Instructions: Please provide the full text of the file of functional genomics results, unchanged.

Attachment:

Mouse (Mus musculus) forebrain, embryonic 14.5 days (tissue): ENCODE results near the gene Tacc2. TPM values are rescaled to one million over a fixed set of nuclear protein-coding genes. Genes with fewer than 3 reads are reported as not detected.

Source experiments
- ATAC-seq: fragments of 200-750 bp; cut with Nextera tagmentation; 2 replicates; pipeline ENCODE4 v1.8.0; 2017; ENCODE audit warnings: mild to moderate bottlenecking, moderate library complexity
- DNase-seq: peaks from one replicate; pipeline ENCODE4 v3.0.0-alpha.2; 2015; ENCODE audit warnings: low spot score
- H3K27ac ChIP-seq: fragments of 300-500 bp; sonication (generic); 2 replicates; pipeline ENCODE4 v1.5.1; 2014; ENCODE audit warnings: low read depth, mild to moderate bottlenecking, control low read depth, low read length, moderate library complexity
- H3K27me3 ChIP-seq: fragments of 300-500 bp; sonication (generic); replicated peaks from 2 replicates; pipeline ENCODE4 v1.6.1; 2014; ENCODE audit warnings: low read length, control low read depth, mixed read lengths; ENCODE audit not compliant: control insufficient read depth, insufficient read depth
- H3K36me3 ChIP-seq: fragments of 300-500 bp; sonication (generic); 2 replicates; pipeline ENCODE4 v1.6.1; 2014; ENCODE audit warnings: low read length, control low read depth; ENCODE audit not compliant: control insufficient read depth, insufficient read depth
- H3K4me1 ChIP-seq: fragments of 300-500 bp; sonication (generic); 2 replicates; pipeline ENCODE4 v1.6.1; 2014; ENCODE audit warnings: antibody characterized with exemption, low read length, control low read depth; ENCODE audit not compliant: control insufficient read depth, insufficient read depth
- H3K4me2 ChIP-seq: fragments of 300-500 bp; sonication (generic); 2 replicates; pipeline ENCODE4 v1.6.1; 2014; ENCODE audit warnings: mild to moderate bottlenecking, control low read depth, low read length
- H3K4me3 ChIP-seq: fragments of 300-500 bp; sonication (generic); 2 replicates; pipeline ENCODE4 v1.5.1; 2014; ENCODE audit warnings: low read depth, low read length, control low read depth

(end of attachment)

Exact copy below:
Mouse (Mus musculus) forebrain, embryonic 14.5 days (tissue): ENCODE results near the gene Tacc2. TPM values are rescaled to one million over a fixed set of nuclear protein-coding genes. Genes with fewer than 3 reads are reported as not detected.

Source experiments
- ATAC-seq: fragments of 200-750 bp; cut with Nextera tagmentation; 2 replicates; pipeline ENCODE4 v1.8.0; 2017; ENCODE audit warnings: mild to moderate bottlenecking, moderate library complexity
- DNase-seq: peaks from one replicate; pipeline ENCODE4 v3.0.0-alpha.2; 2015; ENCODE audit warnings: low spot score
- H3K27ac ChIP-seq: fragments of 300-500 bp; sonication (generic); 2 replicates; pipeline ENCODE4 v1.5.1; 2014; ENCODE audit warnings: low read depth, mild to moderate bottlenecking, control low read depth, low read length, moderate library complexity
- H3K27me3 ChIP-seq: fragments of 300-500 bp; sonication (generic); replicated peaks from 2 replicates; pipeline ENCODE4 v1.6.1; 2014; ENCODE audit warnings: low read length, control low read depth, mixed read lengths; ENCODE audit not compliant: control insufficient read depth, insufficient read depth
- H3K36me3 ChIP-seq: fragments of 300-500 bp; sonication (generic); 2 replicates; pipeline ENCODE4 v1.6.1; 2014; ENCODE audit warnings: low read length, control low read depth; ENCODE audit not compliant: control insufficient read depth, insufficient read depth
- H3K4me1 ChIP-seq: fragments of 300-500 bp; sonication (generic); 2 replicates; pipeline ENCODE4 v1.6.1; 2014; ENCODE audit warnings: antibody characterized with exemption, low read length, control low read depth; ENCODE audit not compliant: control insufficient read depth, insufficient read depth
- H3K4me2 ChIP-seq: fragments of 300-500 bp; sonication (generic); 2 replicates; pipeline ENCODE4 v1.6.1; 2014; ENCODE audit warnings: mild to moderate bottlenecking, control low read depth, low read length
- H3K4me3 ChIP-seq: fragments of 300-500 bp; sonication (generic); 2 replicates; pipeline ENCODE4 v1.5.1; 2014; ENCODE audit warnings: low read depth, low read length, control low read depth